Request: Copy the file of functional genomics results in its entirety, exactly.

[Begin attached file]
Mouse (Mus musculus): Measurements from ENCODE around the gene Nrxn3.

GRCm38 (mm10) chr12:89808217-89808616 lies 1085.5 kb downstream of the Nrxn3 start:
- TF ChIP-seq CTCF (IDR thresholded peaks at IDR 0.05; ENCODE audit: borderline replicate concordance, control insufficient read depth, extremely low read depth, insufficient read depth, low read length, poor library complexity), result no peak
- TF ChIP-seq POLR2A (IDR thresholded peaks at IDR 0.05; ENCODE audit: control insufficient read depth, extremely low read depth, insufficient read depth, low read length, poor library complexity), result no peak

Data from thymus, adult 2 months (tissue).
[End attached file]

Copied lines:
Mouse (Mus musculus): Measurements from ENCODE around the gene Nrxn3.

GRCm38 (mm10) chr12:89808217-89808616 lies 1085.5 kb downstream of the Nrxn3 start:
- TF ChIP-seq CTCF (IDR thresholded peaks at IDR 0.05; ENCODE audit: borderline replicate concordance, control insufficient read depth, extremely low read depth, insufficient read depth, low read length, poor library complexity), result no peak
- TF ChIP-seq POLR2A (IDR thresholded peaks at IDR 0.05; ENCODE audit: control insufficient read depth, extremely low read depth, insufficient read depth, low read length, poor library complexity), result no peak

Data from thymus, adult 2 months (tissue).